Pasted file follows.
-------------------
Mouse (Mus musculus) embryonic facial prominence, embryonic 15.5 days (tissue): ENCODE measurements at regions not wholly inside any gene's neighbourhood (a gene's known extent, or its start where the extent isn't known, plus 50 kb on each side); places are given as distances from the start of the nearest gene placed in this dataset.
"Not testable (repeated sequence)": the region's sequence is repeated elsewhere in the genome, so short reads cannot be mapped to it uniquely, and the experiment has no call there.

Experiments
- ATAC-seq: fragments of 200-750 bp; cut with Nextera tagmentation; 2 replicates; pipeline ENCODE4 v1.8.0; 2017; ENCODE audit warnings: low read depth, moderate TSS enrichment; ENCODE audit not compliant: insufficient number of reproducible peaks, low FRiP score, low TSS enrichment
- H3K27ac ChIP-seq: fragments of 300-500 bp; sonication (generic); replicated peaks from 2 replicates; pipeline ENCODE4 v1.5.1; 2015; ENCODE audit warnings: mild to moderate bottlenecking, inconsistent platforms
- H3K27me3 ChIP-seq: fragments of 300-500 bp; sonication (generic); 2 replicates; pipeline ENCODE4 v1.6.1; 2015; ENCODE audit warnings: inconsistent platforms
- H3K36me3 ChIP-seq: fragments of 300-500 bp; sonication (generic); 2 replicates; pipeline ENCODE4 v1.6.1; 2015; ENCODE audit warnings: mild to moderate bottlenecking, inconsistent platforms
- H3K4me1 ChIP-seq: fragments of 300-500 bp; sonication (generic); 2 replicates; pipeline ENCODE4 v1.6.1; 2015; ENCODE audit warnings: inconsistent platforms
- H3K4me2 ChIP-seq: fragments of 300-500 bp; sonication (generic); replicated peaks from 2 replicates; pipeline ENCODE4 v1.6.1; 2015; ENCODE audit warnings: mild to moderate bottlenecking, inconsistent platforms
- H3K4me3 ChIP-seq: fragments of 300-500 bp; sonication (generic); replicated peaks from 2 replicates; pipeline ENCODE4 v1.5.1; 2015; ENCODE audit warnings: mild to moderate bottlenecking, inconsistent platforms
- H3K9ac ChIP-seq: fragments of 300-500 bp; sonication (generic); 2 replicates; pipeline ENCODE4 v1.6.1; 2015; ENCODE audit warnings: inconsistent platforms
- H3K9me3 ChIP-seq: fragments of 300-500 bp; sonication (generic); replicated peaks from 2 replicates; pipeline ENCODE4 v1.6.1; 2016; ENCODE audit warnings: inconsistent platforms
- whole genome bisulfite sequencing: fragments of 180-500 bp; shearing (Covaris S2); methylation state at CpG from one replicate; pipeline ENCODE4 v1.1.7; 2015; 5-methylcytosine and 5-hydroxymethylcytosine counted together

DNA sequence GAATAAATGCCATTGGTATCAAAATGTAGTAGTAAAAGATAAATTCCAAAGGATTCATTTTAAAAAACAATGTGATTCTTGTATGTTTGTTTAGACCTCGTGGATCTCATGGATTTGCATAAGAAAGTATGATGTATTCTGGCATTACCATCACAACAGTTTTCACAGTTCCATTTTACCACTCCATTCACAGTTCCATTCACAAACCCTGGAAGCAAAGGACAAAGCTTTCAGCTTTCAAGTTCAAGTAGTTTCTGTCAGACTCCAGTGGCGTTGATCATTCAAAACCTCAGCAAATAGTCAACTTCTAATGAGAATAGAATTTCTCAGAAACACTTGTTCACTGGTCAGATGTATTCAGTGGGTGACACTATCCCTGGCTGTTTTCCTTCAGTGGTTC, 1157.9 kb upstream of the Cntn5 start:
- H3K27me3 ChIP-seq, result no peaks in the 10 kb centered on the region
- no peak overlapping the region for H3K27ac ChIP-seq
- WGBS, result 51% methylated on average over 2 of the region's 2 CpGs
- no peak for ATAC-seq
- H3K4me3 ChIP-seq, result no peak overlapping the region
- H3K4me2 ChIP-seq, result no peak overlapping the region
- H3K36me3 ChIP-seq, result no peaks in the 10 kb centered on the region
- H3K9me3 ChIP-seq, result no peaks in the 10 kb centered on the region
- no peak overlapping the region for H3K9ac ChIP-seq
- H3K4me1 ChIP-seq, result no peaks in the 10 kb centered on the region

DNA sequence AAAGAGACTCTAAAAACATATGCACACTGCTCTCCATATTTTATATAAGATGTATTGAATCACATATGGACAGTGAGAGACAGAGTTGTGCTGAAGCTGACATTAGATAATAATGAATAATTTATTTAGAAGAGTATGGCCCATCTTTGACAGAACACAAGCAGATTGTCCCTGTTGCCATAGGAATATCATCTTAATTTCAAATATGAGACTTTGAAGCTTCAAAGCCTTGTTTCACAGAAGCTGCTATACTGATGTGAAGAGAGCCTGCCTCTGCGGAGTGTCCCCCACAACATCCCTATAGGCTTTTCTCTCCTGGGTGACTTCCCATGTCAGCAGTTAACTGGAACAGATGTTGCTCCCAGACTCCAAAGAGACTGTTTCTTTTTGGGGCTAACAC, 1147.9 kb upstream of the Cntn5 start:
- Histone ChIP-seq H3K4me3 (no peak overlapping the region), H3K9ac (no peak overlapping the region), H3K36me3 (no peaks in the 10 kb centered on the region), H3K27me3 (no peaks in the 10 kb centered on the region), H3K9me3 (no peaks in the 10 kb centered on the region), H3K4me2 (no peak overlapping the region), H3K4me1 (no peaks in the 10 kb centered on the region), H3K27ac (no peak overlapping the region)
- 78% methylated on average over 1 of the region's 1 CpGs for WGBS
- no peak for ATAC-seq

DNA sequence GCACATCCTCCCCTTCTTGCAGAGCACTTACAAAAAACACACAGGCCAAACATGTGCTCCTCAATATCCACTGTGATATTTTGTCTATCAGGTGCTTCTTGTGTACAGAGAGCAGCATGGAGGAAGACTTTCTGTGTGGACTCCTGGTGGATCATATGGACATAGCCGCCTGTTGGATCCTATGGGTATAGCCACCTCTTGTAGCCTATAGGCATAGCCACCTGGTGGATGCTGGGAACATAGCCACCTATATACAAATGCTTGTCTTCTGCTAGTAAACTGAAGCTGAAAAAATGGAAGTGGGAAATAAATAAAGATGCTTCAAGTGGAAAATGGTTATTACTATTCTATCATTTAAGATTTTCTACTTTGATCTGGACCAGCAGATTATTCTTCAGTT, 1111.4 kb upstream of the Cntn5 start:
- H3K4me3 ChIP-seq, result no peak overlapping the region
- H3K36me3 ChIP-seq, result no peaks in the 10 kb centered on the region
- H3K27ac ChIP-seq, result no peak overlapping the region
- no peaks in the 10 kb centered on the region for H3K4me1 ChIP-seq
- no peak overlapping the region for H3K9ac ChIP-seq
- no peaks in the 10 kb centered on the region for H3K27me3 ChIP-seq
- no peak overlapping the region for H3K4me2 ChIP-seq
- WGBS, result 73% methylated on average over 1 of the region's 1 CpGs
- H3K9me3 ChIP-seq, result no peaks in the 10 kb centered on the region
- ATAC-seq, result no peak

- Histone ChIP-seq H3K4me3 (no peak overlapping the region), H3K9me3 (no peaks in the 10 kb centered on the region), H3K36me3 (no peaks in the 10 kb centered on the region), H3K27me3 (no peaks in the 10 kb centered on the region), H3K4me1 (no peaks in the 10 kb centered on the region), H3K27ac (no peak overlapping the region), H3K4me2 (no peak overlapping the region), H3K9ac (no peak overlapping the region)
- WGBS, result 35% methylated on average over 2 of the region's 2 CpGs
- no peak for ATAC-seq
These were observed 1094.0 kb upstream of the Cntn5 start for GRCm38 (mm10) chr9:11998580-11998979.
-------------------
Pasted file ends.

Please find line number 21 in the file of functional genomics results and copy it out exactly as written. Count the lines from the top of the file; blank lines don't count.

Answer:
- H3K36me3 ChIP-seq, result no peaks in the 10 kb centered on the region